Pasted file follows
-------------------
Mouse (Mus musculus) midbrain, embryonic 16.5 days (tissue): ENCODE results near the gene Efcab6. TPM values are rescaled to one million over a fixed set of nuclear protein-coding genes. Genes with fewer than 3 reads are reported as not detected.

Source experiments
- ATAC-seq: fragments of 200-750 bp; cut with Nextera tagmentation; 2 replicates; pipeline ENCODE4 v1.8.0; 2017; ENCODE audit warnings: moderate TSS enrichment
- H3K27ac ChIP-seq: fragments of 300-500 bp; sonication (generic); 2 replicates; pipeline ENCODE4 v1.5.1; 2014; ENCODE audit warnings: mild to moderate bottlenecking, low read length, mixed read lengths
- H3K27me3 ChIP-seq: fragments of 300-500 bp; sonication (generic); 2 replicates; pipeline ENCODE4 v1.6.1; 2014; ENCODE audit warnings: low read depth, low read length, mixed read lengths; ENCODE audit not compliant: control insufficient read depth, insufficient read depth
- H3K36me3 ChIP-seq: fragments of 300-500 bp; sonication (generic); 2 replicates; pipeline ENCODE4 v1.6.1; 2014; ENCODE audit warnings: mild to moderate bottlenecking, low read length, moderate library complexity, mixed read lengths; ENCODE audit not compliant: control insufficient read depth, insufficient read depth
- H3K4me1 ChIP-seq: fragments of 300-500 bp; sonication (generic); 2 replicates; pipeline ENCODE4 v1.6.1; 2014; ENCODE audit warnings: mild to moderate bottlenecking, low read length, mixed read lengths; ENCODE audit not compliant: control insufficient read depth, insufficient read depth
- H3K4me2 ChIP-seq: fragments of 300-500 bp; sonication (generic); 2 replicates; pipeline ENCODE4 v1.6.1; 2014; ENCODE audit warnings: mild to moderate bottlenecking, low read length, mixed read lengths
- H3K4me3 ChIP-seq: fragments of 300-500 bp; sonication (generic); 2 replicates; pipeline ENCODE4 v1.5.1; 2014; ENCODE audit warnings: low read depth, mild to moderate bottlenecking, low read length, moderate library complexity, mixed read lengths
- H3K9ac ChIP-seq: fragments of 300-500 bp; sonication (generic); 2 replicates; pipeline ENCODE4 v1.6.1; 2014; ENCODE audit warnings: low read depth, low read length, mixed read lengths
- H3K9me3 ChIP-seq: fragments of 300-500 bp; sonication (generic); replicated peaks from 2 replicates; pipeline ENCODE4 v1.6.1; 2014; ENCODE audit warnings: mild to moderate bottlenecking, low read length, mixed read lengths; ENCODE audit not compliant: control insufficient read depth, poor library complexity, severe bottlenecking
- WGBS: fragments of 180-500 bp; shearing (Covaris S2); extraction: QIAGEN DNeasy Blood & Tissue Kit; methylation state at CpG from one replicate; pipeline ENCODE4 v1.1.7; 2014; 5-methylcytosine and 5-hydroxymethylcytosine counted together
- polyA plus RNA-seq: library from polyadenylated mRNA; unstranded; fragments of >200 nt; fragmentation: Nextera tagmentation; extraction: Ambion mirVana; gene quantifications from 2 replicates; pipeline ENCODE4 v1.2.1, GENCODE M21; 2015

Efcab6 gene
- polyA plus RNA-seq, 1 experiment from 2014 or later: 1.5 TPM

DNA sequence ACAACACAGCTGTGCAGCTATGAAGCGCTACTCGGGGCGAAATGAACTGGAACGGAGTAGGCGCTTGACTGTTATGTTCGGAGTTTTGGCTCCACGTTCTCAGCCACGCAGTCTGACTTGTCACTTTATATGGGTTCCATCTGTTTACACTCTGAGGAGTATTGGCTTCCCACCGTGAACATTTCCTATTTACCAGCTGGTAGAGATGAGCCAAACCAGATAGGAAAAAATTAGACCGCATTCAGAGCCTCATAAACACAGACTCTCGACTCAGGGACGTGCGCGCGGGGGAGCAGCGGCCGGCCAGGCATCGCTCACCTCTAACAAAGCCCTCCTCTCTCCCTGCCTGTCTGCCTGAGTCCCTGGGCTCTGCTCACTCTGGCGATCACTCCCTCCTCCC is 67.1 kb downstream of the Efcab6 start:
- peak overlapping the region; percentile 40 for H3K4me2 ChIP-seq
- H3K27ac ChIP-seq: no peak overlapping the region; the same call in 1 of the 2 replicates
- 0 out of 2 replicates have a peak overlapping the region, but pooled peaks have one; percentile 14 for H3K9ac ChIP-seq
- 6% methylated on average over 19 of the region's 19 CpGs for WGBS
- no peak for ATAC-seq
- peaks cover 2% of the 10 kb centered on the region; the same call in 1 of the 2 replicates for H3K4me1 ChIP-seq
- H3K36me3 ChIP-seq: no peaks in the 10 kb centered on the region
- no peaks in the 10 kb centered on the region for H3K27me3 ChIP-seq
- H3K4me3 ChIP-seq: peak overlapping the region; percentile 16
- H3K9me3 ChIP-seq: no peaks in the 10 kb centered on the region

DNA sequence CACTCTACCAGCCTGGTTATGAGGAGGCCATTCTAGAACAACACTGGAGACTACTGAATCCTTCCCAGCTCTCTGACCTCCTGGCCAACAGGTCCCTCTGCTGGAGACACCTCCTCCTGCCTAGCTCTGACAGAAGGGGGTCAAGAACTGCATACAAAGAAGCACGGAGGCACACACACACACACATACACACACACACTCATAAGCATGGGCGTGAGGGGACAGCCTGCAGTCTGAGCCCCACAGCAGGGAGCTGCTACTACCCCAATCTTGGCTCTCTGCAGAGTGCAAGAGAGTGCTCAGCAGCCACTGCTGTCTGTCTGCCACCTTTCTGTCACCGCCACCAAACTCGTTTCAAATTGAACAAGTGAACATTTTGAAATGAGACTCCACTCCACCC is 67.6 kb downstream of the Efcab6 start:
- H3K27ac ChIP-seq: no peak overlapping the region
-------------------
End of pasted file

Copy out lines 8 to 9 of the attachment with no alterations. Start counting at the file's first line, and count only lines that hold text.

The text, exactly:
- H3K4me2 ChIP-seq: fragments of 300-500 bp; sonication (generic); 2 replicates; pipeline ENCODE4 v1.6.1; 2014; ENCODE audit warnings: mild to moderate bottlenecking, low read length, mixed read lengths
- H3K4me3 ChIP-seq: fragments of 300-500 bp; sonication (generic); 2 replicates; pipeline ENCODE4 v1.5.1; 2014; ENCODE audit warnings: low read depth, mild to moderate bottlenecking, low read length, moderate library complexity, mixed read lengths